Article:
Once upon a time, I wrote about how we needed many more Medicis, lamenting at our collective failure to grab the fruits hanging so low as to be knocking on our collective foreheads. This was a mere 6 months ago. At that time this seemed a forlorn idea, only embraced by iconoclasts like Peter Thiel.
But instead, it was as if I was lamenting the lack of speciation right before the Cambrian explosion. I'm glad most of you took my advice, that too before I made it, which is gratifying.
Let’s look at the starting roster.
Emergent Ventures (the OG), and Fast Grants
I’m stopping here, but the list is ever expanding!
There are two common themes here. That’s speed and autonomy. They mostly act under the assumption (the correct assumption it would seem from a betting lens) that they can identify talent, not bug them excessively, and leave them to do their thing. Instead of imposing rules and strictures and guidelines, they focus on letting the innate megalomania do the work of focusing their research.
First, new organisations usually will have higher productivity on the margins (with higher volatility), simply because they’re playing a different game than others. Starting from a blank sheet and a narrow sense of purpose is a hell of an advantage.
In most things at scale, there’s usually the possibility of improving the performance if you radically narrow the scope. This is the secret behind startups, behind new institutions, behind new approaches even.
If talent has anywhere close to a downward sloping line when compared with, shall we say, bureaucratic encumbrances, stands to reason for at least a portion of that talent would do better when encumbrances are gone.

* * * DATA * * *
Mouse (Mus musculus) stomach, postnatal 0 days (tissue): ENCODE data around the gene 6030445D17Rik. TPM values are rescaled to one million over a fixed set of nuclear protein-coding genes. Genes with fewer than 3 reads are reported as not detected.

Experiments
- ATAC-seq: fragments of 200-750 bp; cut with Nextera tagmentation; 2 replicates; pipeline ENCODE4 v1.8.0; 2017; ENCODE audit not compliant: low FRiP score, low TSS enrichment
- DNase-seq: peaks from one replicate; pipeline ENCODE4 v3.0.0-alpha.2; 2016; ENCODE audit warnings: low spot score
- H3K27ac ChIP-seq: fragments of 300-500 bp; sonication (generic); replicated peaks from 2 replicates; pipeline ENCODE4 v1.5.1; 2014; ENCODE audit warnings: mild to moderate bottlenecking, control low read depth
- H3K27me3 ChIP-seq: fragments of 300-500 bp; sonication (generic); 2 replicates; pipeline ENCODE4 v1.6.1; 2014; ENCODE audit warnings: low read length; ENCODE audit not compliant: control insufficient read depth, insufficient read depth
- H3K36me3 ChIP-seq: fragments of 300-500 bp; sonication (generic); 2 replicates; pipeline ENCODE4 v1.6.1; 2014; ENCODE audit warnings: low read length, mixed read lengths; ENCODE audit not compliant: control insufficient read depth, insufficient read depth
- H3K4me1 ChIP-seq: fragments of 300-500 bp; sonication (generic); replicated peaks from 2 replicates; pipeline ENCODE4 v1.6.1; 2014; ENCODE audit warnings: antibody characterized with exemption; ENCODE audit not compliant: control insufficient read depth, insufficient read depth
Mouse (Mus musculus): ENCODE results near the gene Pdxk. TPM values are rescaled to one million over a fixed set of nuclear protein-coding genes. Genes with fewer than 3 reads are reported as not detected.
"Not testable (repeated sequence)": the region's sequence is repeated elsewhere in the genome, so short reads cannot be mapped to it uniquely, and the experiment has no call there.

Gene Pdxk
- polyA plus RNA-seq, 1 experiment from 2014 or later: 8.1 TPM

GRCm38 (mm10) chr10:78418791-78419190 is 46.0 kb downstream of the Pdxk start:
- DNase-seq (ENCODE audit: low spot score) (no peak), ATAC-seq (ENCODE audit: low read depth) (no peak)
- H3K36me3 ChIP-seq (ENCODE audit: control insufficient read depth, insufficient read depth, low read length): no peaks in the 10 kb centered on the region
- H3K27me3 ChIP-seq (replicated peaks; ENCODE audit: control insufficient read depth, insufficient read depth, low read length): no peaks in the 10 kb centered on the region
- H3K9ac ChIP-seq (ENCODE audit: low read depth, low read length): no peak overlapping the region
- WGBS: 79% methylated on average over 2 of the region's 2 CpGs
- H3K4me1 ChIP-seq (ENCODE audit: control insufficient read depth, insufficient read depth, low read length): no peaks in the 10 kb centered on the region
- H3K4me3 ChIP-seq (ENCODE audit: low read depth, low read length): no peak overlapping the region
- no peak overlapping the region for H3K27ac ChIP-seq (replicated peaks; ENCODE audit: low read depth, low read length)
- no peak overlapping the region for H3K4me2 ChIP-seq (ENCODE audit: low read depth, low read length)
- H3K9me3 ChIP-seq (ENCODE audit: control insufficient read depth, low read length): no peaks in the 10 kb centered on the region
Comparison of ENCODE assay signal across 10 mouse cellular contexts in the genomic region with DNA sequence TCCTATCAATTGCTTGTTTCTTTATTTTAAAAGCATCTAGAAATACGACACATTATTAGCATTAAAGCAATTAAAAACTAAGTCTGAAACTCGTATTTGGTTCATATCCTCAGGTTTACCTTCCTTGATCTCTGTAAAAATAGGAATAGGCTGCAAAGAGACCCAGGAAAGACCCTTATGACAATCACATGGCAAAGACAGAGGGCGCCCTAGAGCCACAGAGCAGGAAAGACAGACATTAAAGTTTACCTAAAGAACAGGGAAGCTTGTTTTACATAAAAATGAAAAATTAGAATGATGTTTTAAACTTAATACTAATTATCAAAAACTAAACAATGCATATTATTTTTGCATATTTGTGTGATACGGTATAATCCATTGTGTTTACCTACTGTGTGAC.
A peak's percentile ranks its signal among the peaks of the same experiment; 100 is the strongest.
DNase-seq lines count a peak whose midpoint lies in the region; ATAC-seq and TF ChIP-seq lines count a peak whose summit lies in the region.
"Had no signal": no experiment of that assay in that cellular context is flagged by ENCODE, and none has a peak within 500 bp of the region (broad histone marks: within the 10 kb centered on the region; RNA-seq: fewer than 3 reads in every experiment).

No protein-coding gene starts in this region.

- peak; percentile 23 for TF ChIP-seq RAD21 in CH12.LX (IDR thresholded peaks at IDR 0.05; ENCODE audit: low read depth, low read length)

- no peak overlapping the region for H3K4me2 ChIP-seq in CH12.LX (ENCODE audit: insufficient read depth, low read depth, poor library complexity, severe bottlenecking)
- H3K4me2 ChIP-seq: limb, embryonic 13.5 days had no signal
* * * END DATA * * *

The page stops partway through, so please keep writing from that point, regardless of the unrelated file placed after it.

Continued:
It’s easier to perform revolutions at the margins than on averages. But if you pull on ends of the curves enough, the whole curve might shift.
Second, the organisations have the merit of illegibility, but that’s also its drawback. The very fact that they aren’t rule-bound to do things just so means that they are able to take risks deemed inappropriate or ill-advised for the larger behemoths.
The merit of legibility is that it's agnostic to the individual, and the merit of illegibility is that it's agnostic to the system.
The very malleability to the details is what makes illegibility great in circumstances. If I trust that you'll do the right thing, I don't need to worry about you having to explain to me how you'll do the right thing.
(A fascinating trend on all these organisations by the way is that they explicitly call our how they aren't replacements to the well functioning existing ones, but a parallel route. Like a cycler lane besides a clogged highway. This amuses me because the normal rhetoric is almost exclusively on how the existing institutions are useless.)
So far, so good. The move towards increased illegibility, increased autonomy (for some) and lessened bureaucracy is a fantastic thing because it'll loosen up innovation for sure.
The key to a power-law organisation is the simultaneous realisation that:
Most of your returns will come from a very small sample of your actions
Most of your actions will not be fruitful
Most of the time you will not know if you’re succeeding or failing
In the world of startups there’s a metric that’s standardised we can all use to find our way around it. That is money. The world of nonprofits and grants and research organisations don’t really have it.